Emily Bache is a Technical Agile Coach, she helps software development teams to get better at the technical practices needed to be agile, including Test-Driven Development, Refactoring, and Incremental Design. Emily is known as the author of the book, “The Coding Dojo Handbook”. For the second time, we organize a training course with Emily on Approval Testing. In this email interview we asked Emily what counts as legacy code, how to get into approval testing, and what her upcoming book will be about.
What is the optimal way of learning Approval Testing? What is the role of Gilded Rose Kata and other exercises in this process?
Approval Testing is a style and approach to writing automated tests that changes the way you verify behaviour. Basically, the ‘assert’ part of the test. As with any new tool or approach, it helps to have actual code examples to play with when you’re learning it. Once you start to see it in action then you’re bound to have lots of questions so it’s good to have people around you to discuss it with.
The Gilded Rose Kata is a fun little exercise that I maintain. It actually comes with approval tests, as well as being translated into about 40 programming languages. Whatever your coding background and language preferences, you can try it out and see how it works for yourself. When you’ve done that, you should easily be able to find other people to discuss it with, since it’s quite a popular exercise. For example Ron Jeffries recently wrote 13(!) blog posts about his experience with it.
You talk about refactoring and handling legacy code? What is actually legacy code? How would you define it?
Many developers struggle with code they inherited which has poor design and lacks automated tests. On their own, any one of those difficulties could probably be overcome, but in combination developers get a kind of paralyzing fear of changing the code. That’s how I would define legacy code. Code that you need to change but you’re afraid to in case you break it.
The antidote to that fear, I find, is feedback. High-quality feedback telling the developer when they are making safe changes. The feedback that gives them the confidence to improve the design and get in control. Approval testing is one way to get that feedback – you create regression tests that give you good information when behaviour changes.
What are the main things one should know before starting working with Approval Testing?
Since it’s a style of automated testing, it helps to have experience with unit testing already, perhaps with JUnit or similar. Approval Testing is often used in larger-granularity tests too, so experience with tools like Selenium or Cucumber would give you a good perspective, although it works a bit differently. This way of testing also fits extremely well into Agile methods, BDD, and Specification by Example. If you are working in a more traditional process, you may find adding these kinds of tests will help you to increase your agility.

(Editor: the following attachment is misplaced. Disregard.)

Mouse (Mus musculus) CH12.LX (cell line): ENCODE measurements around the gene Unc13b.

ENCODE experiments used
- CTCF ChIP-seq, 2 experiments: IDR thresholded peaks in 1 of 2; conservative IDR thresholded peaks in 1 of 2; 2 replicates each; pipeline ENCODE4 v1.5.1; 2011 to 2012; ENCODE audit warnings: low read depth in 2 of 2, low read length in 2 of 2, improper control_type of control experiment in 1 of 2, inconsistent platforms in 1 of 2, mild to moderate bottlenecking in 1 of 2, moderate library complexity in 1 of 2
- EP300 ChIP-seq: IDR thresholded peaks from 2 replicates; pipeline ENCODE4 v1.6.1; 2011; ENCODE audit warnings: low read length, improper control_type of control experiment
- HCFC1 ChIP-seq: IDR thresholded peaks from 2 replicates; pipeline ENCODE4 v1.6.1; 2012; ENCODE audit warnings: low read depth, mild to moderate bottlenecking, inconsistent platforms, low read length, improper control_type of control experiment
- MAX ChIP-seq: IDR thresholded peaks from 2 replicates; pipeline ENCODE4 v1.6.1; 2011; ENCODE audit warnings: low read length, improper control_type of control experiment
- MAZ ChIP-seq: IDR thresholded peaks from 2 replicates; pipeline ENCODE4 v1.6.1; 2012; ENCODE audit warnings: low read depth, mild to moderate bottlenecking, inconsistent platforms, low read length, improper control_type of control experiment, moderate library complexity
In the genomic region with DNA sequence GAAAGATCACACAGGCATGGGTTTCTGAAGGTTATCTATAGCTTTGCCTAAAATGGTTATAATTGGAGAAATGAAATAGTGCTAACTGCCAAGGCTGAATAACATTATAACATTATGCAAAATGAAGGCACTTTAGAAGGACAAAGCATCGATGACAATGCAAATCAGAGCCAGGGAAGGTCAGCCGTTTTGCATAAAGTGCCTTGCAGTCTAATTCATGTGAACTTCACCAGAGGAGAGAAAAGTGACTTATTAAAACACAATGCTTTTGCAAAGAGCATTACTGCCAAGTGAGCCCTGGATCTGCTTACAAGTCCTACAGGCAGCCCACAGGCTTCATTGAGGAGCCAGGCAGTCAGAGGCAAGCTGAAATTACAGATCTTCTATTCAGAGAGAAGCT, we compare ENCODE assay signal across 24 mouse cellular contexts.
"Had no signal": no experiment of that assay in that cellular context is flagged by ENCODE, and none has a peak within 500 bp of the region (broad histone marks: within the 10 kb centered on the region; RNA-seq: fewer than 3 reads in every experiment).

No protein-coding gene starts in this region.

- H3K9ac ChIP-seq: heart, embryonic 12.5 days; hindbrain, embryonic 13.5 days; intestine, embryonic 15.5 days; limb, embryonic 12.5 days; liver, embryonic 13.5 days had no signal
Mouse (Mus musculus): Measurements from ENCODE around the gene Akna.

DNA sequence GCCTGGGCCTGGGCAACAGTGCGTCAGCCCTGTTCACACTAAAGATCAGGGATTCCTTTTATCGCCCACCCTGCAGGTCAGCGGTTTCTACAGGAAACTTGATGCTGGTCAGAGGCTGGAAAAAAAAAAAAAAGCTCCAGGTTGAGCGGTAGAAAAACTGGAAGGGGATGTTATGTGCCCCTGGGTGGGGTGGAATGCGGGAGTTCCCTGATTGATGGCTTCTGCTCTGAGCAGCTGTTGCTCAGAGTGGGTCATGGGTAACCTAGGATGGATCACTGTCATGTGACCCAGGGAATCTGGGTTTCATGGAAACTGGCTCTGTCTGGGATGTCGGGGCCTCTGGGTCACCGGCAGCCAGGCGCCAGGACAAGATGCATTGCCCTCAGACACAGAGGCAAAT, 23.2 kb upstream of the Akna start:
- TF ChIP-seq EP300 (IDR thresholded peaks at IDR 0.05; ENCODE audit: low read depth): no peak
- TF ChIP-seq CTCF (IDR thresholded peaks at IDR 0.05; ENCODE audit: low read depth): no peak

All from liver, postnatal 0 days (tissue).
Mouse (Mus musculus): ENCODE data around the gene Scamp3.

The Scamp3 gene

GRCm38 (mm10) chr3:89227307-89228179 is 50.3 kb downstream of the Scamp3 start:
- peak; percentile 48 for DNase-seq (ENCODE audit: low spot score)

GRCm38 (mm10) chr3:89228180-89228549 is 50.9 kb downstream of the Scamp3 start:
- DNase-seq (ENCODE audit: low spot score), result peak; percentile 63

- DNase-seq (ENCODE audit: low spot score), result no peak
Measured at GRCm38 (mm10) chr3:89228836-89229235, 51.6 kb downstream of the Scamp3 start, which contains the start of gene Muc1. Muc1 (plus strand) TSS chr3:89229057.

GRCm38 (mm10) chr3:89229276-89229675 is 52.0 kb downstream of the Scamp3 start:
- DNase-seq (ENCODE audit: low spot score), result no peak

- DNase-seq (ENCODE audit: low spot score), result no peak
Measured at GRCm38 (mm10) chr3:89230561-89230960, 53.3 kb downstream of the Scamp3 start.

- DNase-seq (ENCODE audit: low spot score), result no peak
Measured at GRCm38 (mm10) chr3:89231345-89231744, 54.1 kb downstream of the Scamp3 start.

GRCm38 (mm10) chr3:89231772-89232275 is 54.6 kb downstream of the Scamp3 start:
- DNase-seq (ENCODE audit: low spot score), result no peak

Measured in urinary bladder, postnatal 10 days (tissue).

For which situations is Approval Testing the best solution? When shouldn’t it be used?
If you’re facing legacy code, this can be a great addition to your strategy for getting control. I wouldn’t discount it for new development though, particularly if your system will produce some kind of detailed artifact where the user really cares about how it looks. For example I’ve seen this approach used to verify things like invoices, airline crew schedules, 3D molecular visualizations, and hospital blood test results.
Of course there are situations where I wouldn’t use Approval Testing, for example where the output is a single number – the result of a complex calculation. If you can calculate the expected result before you write the code, testing it with an ordinary assertion is a sensible approach.
Can Behaviour Driven Development be considered as the future of the industry and Approval Testing as an essential part of it? Why is it so?
The main priority of BDD is to improve collaboration and communication so we build the right software. In my experience Approval testing promotes good conversations. I’m giving a keynote speech at Cukenfest soon, (a conference about BDD), and I’m going to be talking about exactly this topic. For the test automation part of BDD most teams use the Gherkin syntax with Cucumber or SpecFlow. I think you can use Approval testing in a similar way.
You have been working on this topic for a while – what excites you about it?
There is so much potential for this technique! I see a lot of legacy code out there, and I see a lot of test cases that are unnecessarily difficult to maintain. If I can spread these testing techniques to even a small proportion of all those places it will make a huge positive difference to the quality of the software in the world.
You wrote a book about Coding Dojo, what can we expect from your follow-up book?
The motivation for my upcoming book “Technical Agile Coaching” is largely the same as for the previous one – I write for people who want to make a difference and improve the way software is built. In 2011 I published “The Coding Dojo Handbook” which is full of advice and experiences setting up a forum for practicing coding skills. You can see my new book as an expansion of those ideas, seasoned with ten years of additional experience.
The focus of the coaching method I describe in the book is specifically on technical practices and how people write code. There are two main elements to the coaching. Firstly teaching techniques via interactive exercises and code katas. Secondly coaching a whole team to work effectively together as they do mob programming.